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Talking Points

Take Liposuction to the Knee

LiposuctionLiposuction has become more or less a common process in getting rid of unwanted fat, much to the dismay of health and exercise buffs everywhere. But, there are certain applications of liposuction that not even the most ardent workout advocate can argue against. One of these examples is extracting fat from a patient’s knees.

Even with their constant movement, it’s incredibly difficult for anyone to burn fat located near or on joints, as there are few exercises that directly target them. Having fat in these areas also makes exercise more difficult as it limits the range of movement that the joint can perform. Liposuction is the quickest and most practical option available in such a scenario, but some questions regarding the procedure remain.

Knee-posuction

The general procedure for liposuction often varies depending on the type of liposuction the doctor deems more effective. Location can play a part in this decision as state laws, and can influence the kinds of tools and techniques they can use. Patients shouldn’t expect Minnessota liposuction, for example, to be exactly the same as the procedure practiced in Arizona.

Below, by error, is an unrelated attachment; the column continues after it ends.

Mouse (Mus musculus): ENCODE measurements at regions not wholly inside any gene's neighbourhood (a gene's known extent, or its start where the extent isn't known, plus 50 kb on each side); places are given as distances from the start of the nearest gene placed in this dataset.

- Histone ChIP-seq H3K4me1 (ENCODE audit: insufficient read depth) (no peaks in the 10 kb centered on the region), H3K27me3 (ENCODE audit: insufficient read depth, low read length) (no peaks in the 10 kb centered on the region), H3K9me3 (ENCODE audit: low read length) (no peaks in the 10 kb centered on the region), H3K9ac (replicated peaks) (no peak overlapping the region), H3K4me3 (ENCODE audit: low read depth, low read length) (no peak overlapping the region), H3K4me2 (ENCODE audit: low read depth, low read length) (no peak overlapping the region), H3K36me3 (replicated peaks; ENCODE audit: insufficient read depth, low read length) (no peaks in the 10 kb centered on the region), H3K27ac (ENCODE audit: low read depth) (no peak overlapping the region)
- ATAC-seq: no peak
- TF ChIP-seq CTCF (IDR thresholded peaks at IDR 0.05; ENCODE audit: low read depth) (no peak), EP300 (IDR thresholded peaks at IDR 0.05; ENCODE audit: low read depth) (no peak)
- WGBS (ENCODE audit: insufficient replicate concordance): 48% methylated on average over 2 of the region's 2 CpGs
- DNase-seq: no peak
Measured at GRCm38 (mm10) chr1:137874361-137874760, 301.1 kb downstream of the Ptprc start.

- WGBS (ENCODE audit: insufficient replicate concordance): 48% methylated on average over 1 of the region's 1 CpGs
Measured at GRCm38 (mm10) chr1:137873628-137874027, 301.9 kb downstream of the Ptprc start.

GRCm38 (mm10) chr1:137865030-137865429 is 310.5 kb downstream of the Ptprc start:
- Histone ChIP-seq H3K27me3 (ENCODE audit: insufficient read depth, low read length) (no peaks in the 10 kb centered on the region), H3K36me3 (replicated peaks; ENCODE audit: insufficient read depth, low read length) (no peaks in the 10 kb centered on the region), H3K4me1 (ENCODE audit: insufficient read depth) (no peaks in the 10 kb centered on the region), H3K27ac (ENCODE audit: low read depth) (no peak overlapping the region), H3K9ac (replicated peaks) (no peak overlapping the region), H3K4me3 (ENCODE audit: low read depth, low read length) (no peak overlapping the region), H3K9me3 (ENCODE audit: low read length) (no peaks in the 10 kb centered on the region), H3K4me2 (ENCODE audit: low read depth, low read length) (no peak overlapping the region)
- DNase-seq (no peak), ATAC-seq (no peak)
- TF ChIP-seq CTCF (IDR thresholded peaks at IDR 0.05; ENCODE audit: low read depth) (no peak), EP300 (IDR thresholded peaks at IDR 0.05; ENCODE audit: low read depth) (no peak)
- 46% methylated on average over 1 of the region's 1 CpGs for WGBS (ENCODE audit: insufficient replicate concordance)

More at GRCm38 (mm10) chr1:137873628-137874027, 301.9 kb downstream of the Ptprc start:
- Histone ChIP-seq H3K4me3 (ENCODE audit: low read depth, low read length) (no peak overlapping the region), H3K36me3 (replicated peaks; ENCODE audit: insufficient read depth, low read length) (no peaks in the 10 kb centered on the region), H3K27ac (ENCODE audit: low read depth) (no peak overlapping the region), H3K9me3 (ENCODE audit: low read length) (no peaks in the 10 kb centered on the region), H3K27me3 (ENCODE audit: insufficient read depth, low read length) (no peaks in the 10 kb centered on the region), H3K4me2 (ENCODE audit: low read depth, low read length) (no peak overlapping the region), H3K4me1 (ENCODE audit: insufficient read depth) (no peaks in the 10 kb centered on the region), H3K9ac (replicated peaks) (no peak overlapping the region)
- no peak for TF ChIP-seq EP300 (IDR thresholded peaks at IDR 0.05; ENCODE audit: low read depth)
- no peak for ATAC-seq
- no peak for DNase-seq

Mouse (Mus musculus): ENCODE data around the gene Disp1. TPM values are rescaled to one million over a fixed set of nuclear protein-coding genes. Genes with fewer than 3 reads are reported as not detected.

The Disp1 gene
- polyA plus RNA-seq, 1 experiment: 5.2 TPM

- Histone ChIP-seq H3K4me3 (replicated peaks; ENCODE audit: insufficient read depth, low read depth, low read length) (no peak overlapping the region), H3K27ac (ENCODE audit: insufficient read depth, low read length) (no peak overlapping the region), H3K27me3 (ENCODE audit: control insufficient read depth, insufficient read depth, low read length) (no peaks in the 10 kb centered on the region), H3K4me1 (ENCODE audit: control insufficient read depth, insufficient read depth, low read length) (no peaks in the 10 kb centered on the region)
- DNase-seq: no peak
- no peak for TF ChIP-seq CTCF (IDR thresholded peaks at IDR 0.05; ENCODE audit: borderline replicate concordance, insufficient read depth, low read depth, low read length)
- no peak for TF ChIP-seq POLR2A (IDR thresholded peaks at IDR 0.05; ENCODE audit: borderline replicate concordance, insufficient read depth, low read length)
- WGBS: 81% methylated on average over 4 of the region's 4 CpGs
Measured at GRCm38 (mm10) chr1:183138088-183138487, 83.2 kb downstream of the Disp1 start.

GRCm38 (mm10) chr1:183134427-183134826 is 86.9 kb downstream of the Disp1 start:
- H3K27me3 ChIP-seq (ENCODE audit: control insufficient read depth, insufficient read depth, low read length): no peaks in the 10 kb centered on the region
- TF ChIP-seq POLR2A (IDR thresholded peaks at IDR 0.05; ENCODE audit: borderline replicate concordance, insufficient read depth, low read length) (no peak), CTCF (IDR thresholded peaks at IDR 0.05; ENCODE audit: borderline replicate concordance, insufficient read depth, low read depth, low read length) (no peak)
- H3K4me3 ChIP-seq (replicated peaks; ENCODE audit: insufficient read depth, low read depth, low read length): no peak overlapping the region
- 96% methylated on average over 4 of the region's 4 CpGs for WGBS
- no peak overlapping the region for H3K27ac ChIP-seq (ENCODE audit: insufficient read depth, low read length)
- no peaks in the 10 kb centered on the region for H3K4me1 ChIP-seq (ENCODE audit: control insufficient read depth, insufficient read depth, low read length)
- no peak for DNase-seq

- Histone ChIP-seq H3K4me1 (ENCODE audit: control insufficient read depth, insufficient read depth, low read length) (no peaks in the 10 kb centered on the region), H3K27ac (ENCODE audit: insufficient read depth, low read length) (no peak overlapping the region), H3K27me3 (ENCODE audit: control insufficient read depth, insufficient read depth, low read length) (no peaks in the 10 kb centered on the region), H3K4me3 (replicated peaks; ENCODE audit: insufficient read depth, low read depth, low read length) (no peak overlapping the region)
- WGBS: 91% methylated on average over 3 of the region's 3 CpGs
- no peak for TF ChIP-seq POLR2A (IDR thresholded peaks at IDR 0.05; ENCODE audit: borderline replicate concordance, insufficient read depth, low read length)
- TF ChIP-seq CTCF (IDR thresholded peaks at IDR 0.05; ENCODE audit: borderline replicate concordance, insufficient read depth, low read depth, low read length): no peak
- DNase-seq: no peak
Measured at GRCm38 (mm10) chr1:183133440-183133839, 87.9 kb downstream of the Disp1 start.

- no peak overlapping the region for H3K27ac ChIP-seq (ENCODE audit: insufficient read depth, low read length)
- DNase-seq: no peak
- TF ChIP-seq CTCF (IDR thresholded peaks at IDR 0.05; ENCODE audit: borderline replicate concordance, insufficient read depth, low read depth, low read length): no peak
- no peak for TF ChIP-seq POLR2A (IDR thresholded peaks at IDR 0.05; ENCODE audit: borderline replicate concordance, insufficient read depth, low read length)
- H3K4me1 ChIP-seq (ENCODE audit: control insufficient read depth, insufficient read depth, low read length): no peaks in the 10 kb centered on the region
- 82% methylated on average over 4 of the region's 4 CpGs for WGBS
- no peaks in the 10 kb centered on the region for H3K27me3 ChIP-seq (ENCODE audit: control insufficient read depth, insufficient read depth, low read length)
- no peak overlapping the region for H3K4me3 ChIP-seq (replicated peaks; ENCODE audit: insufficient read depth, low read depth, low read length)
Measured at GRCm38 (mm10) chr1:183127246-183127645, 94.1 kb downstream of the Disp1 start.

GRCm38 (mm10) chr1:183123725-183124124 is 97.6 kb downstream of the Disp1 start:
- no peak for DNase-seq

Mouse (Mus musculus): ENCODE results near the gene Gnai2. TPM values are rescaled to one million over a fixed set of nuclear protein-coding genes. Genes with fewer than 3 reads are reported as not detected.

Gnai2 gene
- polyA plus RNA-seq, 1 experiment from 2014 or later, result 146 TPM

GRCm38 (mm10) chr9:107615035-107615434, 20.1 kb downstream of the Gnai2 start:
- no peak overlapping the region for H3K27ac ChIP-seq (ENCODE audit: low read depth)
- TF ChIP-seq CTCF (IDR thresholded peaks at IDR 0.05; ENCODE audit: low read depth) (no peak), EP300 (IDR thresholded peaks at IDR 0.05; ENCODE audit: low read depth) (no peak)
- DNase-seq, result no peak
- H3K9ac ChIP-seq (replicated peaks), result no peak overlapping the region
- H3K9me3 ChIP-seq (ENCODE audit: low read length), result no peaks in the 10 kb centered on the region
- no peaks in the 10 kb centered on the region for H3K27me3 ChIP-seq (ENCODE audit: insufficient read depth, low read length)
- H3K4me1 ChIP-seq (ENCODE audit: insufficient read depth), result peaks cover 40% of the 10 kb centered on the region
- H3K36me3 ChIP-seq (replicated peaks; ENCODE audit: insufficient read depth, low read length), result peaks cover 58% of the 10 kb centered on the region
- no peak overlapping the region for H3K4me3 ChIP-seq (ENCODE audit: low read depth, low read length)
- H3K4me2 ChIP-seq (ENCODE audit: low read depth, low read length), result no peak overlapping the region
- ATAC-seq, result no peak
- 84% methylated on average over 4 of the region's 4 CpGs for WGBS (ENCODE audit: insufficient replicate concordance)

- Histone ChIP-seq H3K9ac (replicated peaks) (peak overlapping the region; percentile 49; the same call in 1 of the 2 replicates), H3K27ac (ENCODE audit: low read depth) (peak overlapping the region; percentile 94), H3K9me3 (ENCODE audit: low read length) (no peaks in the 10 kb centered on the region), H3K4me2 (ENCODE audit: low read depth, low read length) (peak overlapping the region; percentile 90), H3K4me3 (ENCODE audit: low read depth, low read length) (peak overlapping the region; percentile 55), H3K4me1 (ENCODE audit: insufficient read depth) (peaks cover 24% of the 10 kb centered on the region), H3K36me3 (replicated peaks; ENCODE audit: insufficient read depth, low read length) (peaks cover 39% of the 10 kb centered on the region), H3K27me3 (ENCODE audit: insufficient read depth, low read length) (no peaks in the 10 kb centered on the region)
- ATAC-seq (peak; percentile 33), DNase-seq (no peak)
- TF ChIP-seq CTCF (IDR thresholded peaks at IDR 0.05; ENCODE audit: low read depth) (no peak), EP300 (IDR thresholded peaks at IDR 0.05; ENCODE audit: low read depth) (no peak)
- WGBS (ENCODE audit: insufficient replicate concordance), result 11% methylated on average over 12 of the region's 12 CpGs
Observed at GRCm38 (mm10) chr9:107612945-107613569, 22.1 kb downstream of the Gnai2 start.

The basic process involves the doctor making small incisions in the back of the knee, where they’ll insert a metal tool that’ll act as a cannula. The tool is then connected to a machine that then sucks the fat out of the area, which commonly includes the thighs to keep them in proportion. It defeats the point of liposuction if a patient ends up with skinny knees and chubby thighs.

Knees Need Blood

The average healing time for knee liposuction is three to four weeks, but the period can last longer because of the area’s distance from the heart. Professional offices will often recommend several measures to help reduce the time to become as short as possible. Many of the suggestions will revolve around increasing blood flow to encourage natural healing.

It takes great skill and finesse to perform liposuction on the knees as doctors will need to operate around bone, as well as several major blood vessels. But, once complete, the result is often better than that gained through exercise.

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